A fantastic intense racing game bogged down by terribly cheap AI tricks.
Combining the best from Need For Speed and Destruction Derby, Burnout 2: Point of Impact really pleased me, especially since it goes for about twenty bucks now. It's an arcade racing game with heavy emphasis on insane crashing -- there's even a racing mode specifically made for crashing and getting high scores based on the amount of money you caused those involved! Races are very, very intense, very fast, and included are about thirty different courses and a plethora of cars to choose from.
Rather than placing you along a closed course like those other silly racing games, Burnout 2 places you in the middle of a busy freeway, residential streets, one-way tunnels -- in the wrong direction -- any kind of situation that puts innocent drivers at risk of being the next victim in some crazy race to the finish line. You gain "boost" points by pulling off stunts, such as catching air, nearly-hitting traffic, lengthy drifts, or just seeing how long you last driving in the oncoming lane. It provides you with a boost of speed that lasts for several seconds, or, well, until you blow it and cover the road with your car's (and all other cars' involved) guts. It's a hell of a better incentive than Kudos Points.
Unfortunately, while the game is great fun, it's almost completely ruined by the cheap AI in single player. They act like they're attached to your car by some invisible rubber band. If you're doing well, they're doing well. If you do poorly, they do poorly. Generally, if you're WAY out there in first place, it doesn't really matter how far you've gone, how good you're doing, the computer is always right behind you. And the same goes for last place. You can sit there in the starting area for thirty seconds and let the computer get a headstart and be able to catch up within two laps. And because of this crap, the only lap that really means anything to the game is the very last lap. It doesn't matter how well you've done the previous four laps -- it's that last lap that makes the difference. So it's especially frustrating when you're having the best race of your career, only to slip up inches behind the finish line and end up in last place, where, judging by the skills of the computer AI earlier in the race, you should have lapped them all by now! I can understand, and heck, even appreciate why they did this. It's to keep the race intense. To keep all the cars right next to each other increases the risk of a multi-car pileup. But when your objective is to race, to win, not just to crash, it's frustrating.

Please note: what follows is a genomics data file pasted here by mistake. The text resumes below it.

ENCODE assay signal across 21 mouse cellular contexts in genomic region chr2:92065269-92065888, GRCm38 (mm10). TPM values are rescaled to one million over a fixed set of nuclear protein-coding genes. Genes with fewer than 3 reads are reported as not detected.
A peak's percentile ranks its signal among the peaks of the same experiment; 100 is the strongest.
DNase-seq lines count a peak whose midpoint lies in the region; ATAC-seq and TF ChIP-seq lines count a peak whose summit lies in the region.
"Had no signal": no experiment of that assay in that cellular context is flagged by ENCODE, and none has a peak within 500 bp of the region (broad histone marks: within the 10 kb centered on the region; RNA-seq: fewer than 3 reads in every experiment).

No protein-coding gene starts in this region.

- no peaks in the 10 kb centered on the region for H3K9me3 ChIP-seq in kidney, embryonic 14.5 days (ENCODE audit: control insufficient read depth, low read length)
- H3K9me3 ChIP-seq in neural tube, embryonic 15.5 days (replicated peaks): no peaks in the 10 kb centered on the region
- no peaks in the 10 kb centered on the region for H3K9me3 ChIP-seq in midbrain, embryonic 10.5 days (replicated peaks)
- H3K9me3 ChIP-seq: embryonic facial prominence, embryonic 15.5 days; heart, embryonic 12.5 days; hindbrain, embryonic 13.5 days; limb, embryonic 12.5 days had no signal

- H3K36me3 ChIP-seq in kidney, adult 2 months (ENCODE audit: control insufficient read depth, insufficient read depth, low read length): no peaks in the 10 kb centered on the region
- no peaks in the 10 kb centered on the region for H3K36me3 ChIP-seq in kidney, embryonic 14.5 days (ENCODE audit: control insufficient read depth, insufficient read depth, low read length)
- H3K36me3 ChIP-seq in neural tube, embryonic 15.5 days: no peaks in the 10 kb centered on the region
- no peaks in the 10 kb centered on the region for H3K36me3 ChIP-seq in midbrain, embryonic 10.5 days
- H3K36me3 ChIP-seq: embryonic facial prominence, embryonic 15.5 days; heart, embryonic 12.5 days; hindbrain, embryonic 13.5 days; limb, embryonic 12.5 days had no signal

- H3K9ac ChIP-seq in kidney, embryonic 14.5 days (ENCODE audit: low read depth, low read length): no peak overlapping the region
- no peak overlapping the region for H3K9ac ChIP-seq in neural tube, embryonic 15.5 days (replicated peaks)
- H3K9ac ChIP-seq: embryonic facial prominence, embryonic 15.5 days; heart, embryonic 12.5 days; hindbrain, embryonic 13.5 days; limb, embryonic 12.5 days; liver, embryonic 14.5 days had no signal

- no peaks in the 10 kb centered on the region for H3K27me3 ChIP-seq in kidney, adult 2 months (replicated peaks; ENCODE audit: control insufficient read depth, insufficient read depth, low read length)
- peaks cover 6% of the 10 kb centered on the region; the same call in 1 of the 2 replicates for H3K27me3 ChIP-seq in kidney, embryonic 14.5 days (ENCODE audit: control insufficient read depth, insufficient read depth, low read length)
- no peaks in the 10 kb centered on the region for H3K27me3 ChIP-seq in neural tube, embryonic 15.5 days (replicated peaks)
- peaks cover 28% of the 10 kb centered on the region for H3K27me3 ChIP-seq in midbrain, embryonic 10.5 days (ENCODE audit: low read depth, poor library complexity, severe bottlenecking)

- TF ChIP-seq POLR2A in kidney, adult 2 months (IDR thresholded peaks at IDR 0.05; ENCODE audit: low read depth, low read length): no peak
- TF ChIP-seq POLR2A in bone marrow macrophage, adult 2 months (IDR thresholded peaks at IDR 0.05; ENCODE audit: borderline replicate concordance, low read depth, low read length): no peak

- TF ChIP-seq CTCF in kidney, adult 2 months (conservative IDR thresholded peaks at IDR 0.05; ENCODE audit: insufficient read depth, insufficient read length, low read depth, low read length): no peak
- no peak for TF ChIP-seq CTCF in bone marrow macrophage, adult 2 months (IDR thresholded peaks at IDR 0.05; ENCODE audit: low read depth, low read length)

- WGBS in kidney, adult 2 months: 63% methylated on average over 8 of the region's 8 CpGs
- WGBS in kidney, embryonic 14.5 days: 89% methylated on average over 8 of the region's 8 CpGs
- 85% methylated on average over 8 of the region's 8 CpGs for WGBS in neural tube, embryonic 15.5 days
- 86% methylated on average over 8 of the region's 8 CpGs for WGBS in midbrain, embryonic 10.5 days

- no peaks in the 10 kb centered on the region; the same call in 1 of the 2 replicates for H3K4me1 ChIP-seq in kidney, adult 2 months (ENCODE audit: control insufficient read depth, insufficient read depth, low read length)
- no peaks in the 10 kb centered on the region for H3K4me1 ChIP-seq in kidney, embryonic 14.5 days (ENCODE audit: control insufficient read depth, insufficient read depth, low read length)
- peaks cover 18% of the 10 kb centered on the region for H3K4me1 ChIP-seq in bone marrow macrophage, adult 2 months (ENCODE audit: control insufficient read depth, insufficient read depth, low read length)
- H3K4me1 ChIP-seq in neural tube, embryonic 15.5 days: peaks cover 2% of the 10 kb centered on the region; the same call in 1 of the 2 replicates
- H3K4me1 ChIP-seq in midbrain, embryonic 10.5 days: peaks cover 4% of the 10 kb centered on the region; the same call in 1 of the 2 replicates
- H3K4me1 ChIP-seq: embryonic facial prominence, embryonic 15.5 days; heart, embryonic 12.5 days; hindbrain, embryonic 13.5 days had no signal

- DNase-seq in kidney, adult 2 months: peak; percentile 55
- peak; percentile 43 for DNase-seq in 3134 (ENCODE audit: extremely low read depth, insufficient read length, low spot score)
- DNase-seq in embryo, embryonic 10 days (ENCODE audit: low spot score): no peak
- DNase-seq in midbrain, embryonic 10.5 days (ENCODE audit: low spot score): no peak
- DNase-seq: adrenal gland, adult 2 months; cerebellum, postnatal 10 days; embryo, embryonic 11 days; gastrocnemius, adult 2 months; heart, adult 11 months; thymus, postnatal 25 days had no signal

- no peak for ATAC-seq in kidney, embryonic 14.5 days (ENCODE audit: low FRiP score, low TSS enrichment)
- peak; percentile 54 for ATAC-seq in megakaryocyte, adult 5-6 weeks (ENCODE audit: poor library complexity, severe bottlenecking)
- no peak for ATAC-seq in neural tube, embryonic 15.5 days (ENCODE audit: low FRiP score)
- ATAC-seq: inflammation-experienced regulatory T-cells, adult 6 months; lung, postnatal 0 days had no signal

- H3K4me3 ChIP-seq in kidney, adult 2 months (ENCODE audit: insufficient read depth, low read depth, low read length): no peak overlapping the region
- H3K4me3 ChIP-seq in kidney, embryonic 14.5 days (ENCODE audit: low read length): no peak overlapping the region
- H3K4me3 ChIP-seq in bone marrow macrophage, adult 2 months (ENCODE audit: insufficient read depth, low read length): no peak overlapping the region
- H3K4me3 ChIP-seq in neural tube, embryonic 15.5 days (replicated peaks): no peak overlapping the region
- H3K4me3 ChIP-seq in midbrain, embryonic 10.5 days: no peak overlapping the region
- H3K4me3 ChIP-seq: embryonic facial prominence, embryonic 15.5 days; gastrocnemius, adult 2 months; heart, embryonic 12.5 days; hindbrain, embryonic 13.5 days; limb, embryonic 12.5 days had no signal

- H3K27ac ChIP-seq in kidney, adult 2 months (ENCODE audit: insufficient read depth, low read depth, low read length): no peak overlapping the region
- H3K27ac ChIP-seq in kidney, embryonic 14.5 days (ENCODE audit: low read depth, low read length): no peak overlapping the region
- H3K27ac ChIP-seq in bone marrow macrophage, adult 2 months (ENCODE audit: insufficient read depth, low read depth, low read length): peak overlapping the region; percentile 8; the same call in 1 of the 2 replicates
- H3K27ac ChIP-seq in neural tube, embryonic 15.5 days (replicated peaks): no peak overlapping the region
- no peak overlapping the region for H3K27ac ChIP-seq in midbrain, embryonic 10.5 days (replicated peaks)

Also included is a "pursuit" mode (which would have been really awesome if you could have played as the escapee rather than the cop, but oh well) which gets more and more frustrating the farther into it you play. The object of this game is to "ram" the opponent about ten times before he reaches the finish line, but unfortunately for you, his car doesn't obey the same physics laws that yours does. In almost all situations, he cannot crash. He will just bump other cars out of his way (and right into yours usually), sometimes he will pull off impossible turns so that he stays in front of you and keeps the game "interesting". Funny thing: if he somehow gets behind you, you instantly crash.
I think the crash detection could be a little more sensitive in places, and less sensitive in others. A lot of times you can hit walls, cars, other things almost dead-on and just "slide" off like your car is covered in grease. Other times you'll barely -- or not even! -- nick an object and the camera will go into crash-cam and your car will slow to a stop...but no crash actually occurred.
And finally, another horrible design decision is that, in order to unlock the next car/course/whatever, you have to score a gold medal in a series of races in a row. So if you spend an hour getting gold, gold, gold, gold, gold, gold...and then get silver (because you made a mistake on that last lap) then the entire effort was for nothing. Oh, it was fun, sure, but you didn't get to unlock anything.
The Bottom Line
Despite the terrible "rubber-band" AI, this is one of the funnest racing games I've played. Multiplayer is a blast, even though the Gamecube version occasionally suffers from minor (almost not noticeable) framerate issues.
Tons of cars, game modes, and courses to unlock, this game just keeps bringing me back in for another go.